The songs themselves were written over a 2 year period. For the most part I only remember how to play snippets of each, but “Simplicity”, “Normandy Day”, and “It’s Not My Place To Fail” my fingers can still find with relative ease.

This love song was played in normal tuning, D major shapes with a descending bass line D, C#, B, G, A. It was a bit of a self-fulfilling prophesy, written about an inevitable break-up of a first relationship, a year before it actually happened.

I was brought up in a village, so, although in a way I couldn’t wait to move to London, I found the big city life at times intimidating. The silver tree mentioned in the song was a Mountain-ash that had a wonderfully contorted silver trunk and was regarded as ‘my’ tree because I could climb in it higher than anyone else. The guitar was tuned to open G, but with the 6th string tuned down to C.

I remember being really pleased when I created the almost traditional sounding melody for this song, not least because I was nowhere near a guitar at the time, yet I actually remembered it the next day. I also recall going straight to the guitar, which was tuned in open G, and pretty much instinctively finding the accompaniment. I must add that this has not happened often.

Another leaving love song.

Would you believe, another “leaving, going to the big city” song. The guitar is tuned in DADGAD and, wait for it, tries to emulate the rhythm of a speeding train. Pretty original stuff this.

Sometimes the songs come back to haunt me. This one is a ragtimey hallucinagized observation of a back street on a sunny Saturday afternoon. Some wit said somewhere that, “If you remember the sixties, you weren’t there.” Unfortunately, songs like this help it to all come flooding back.

Another DADGAD piece and another love song. My first taste of the unrequited kind.

I remember wanting to write a traditional sounding song with traditional type word play on “thyme and time”. I wrote the words of this one surreptitiously in the graphic design studio, when I should have been doing other things like designing peppermint wrappers. I also mention garlic a lot in this song. Much to the displeasure of some of the older designers, I ate a lot of it and even made a badge proudly declaring “I eat garlic”. Pretty radical stuff what? The guitar was tuned DADGBD.

Nineteen years old, and the plan was for a bunch of us to travel down to the south of France. After an horrendous crossing of the channel, we fetched up in Cherbourg and proceeded to move all of twenty miles where we finally camped out on one of the D-day beaches among the then still extensive network of concrete fortifications. It all happened like the song says: there was a case of musical sleeping bags, we killed a crab with the intention of eating it, but didn’t, and the sand hoppers drove us to distraction. The only thing I didn’t mention is that after spending so much time and money trying to beat the locals at table football, I sprained my wrist and was unable to play guitar for a week, so the words of this song came before the melody.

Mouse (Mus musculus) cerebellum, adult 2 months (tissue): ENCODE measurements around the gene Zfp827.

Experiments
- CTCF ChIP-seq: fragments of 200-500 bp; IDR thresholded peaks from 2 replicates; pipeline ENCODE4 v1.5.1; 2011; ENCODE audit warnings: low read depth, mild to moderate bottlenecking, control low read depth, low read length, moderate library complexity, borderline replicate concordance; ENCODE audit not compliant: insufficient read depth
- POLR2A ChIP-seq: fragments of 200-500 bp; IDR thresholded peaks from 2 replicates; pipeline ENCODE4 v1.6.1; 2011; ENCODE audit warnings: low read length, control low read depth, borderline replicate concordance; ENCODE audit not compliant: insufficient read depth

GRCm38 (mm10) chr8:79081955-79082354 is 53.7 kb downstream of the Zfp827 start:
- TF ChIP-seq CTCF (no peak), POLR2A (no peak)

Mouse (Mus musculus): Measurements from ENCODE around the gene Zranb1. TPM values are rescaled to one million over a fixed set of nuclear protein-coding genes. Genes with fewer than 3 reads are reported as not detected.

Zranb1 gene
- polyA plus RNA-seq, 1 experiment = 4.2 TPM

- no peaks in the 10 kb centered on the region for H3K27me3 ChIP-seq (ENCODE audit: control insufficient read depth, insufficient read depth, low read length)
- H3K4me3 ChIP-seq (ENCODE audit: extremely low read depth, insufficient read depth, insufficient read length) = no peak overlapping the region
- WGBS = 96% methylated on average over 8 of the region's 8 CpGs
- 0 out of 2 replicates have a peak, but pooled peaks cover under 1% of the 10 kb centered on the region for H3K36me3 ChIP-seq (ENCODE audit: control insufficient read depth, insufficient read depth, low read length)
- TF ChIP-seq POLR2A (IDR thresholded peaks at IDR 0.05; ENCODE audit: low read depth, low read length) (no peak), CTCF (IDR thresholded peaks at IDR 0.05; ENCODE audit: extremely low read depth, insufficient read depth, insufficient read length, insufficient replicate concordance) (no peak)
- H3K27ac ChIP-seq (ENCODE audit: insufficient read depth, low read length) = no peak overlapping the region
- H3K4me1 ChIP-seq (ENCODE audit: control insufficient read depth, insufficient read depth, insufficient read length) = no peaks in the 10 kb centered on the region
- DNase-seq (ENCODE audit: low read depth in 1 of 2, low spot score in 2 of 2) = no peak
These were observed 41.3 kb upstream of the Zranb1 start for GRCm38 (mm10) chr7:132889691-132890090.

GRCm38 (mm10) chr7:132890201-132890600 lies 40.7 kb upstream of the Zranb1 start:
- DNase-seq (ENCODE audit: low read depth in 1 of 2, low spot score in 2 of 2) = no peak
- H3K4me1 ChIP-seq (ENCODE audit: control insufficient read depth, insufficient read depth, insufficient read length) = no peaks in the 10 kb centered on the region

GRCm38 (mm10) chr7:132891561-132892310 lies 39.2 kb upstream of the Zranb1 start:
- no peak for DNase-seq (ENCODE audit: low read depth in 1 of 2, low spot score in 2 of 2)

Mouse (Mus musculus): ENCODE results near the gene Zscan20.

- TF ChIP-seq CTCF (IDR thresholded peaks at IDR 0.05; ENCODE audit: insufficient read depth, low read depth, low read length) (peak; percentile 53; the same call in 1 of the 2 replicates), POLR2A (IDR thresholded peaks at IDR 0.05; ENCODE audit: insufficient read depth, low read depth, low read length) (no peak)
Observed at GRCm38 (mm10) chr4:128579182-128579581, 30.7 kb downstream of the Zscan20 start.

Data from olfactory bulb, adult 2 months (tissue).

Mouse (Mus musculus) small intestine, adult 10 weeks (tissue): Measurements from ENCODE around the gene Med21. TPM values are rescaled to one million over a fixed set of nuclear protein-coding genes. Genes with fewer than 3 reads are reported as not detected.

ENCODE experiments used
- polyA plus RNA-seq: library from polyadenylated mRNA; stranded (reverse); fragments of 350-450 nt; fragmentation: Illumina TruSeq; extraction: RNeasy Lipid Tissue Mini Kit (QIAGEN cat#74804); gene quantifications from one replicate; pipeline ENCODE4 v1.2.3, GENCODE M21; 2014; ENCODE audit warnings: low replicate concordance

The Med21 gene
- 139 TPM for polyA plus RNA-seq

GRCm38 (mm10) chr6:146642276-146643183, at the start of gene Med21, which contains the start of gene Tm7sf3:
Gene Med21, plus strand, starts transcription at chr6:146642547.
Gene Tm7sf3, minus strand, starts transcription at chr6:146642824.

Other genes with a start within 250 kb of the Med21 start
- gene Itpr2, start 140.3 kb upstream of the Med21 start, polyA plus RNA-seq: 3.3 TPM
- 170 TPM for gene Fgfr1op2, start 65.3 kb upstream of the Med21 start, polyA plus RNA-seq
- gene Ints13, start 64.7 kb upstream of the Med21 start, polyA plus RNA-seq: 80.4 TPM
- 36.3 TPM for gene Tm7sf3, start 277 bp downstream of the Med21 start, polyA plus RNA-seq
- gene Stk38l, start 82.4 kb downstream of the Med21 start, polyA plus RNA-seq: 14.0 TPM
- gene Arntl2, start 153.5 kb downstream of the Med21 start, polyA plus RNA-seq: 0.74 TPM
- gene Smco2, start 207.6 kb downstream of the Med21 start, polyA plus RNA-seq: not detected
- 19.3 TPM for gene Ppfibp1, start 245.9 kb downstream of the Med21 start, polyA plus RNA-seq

This is another of those songs that returns to haunt me. I can’t honestly remember what motivated me to write it,although it would appear to be my first excursion into narrative verse. I like the guitar figure and the driving pace of the song and remember that it was fun to record.


These two additional songs were part of a London session that I did in 1978 for Stefan Grossman. They were intended as demos for an album I planned to record for Stefan’s “Kicking Mule” label. For various reasons the album was never made. The songs themselves were written quite a bit earlier. ‘The Price Of Life’ was written around 1973 or 1974 during the then Tory government’s imposition of a three day week. I remember thinking that times could not get much worse. However, in light of the Tory ‘dark age’ that was to follow a few years later, those days seem benign in comparison. “Show A Little Kindness” was written about 1975 for the daughter of a friend. Not long after writing it I was made aware of several other songs about a person named Louise, so the song was shelved until now.

Notes by Steve Tilston, September 1997.